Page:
Time ZoneView In iTunes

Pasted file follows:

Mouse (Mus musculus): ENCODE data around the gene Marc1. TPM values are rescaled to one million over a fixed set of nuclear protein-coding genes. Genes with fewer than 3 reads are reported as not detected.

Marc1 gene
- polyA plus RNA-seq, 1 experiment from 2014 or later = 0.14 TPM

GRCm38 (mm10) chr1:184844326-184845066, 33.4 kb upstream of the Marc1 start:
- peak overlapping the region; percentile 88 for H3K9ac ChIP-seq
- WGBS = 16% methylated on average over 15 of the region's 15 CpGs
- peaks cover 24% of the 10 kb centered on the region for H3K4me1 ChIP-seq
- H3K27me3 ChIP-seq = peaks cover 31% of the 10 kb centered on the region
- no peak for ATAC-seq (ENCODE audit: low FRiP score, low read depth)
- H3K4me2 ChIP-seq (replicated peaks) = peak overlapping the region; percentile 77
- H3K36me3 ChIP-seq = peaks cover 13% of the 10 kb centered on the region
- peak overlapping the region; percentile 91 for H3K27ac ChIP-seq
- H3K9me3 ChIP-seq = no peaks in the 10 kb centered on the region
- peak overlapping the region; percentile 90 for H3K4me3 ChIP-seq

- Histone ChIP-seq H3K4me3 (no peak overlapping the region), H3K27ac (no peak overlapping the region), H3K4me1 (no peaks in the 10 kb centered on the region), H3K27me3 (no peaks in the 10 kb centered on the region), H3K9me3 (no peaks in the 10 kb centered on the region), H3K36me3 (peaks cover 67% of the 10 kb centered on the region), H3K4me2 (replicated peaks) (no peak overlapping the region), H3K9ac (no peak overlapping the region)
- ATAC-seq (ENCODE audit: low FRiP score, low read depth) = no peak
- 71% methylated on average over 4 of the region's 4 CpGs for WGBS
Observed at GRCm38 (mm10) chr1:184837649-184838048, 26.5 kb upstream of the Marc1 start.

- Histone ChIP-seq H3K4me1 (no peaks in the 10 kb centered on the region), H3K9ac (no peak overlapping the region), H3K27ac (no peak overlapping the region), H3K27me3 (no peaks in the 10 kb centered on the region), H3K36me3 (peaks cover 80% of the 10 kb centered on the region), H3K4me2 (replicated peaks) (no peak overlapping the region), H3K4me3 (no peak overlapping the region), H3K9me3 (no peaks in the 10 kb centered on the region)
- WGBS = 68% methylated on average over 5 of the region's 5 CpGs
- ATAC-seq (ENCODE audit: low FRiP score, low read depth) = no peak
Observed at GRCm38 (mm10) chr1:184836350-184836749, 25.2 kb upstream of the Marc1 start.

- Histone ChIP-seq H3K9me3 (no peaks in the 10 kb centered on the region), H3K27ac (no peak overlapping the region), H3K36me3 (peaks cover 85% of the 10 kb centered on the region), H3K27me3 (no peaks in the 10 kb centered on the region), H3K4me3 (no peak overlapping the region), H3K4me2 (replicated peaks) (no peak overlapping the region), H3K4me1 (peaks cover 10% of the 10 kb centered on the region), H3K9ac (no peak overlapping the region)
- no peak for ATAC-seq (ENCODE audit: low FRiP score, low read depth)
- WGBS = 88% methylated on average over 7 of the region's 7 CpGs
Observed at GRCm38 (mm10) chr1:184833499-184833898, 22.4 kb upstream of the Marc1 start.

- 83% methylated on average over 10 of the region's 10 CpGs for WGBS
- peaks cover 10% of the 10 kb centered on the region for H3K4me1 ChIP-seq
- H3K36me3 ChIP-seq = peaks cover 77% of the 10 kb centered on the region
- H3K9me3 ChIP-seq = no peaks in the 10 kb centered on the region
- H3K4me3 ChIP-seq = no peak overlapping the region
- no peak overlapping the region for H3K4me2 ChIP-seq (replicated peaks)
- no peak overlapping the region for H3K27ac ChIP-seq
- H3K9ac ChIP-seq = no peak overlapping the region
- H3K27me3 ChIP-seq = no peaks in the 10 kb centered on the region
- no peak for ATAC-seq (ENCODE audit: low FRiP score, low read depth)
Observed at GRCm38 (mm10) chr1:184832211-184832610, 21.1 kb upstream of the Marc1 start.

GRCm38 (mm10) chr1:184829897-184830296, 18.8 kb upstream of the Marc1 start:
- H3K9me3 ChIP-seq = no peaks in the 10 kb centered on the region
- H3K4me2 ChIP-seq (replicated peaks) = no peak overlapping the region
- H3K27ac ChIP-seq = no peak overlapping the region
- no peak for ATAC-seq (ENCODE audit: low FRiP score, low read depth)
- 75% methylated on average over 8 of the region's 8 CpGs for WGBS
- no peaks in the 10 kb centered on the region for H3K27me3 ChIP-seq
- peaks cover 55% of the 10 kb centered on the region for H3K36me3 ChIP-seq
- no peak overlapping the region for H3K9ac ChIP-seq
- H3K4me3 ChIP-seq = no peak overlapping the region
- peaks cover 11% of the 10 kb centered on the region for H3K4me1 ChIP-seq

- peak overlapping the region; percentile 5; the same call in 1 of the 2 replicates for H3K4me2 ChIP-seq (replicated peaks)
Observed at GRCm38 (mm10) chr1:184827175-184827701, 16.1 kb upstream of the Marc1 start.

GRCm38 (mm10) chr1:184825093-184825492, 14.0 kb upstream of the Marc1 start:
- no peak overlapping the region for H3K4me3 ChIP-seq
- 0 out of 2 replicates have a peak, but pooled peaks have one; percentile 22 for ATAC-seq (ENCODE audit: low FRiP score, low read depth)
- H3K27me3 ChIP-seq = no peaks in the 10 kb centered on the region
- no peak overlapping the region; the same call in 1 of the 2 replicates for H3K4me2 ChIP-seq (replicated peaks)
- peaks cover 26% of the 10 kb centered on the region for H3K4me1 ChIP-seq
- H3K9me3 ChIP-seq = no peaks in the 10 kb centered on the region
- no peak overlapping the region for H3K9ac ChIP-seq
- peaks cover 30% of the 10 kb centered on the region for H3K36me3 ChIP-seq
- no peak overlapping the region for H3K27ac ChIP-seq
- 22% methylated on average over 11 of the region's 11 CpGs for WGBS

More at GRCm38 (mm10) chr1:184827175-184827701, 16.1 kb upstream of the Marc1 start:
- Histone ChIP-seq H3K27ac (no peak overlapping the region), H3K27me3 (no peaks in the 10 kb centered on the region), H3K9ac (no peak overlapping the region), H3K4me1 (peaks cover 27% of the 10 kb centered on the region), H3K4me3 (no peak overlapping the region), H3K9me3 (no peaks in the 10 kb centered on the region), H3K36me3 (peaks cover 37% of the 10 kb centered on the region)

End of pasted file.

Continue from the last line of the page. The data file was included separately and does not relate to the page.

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Taking the same approach to hip-hop that funk maverick George Clinton took to his own projects, Afrika Bambaataa created the Time Zone project in the early '80s as another outlet for his projects. Despite the different name, their singles were essentially just Bambaataa productions, with various collaborators like Bill Laswell and James Brown included on certain tracks. Their first release was "Wild Style," a breakdancing single that employed the futuristic synth lines and tight funk instrumentation that he had pioneered on the massive "Planet Rock" 12". Next came the six-part "Unity" single, in which James Brown delivered verses while Bambaataa, bassist Doug Wimbish, guitarist Skip McDonald, and drummer Keith LeBlanc put together one of the funkiest beats of his career. The last '80s Time Zone project was World Destruction, a rap/punk crossover that utilized Public Image Ltd.'s Album lineup — producer Bill Laswell, organist Bernie Worrell, guitarist Nicky Skopelitis, and drummer Aiyb Dieng — to deliver Bambaataa's angry duet with singer John Lydon. Although the track was a groundbreaking effort, Bambaataa retired the Time Zone name for almost ten years. In the fall of 1995, a number of Bambaataa's late-'80s/early-'90s singles and several new tracks were put together on Warlocks and Witches, Computer Chips, Microchips and You, a compilation credited to a new all-star version of Time Zone. Featuring many members of Bambaataa's Zulu Nation as well as several outside collaborators, it did share the same apocalyptic message and P-Funk-inspired music that made the original Time Zone singles so powerful, but it had a hard time connecting with rap audiences and proved to be the last release to use the Time Zone moniker.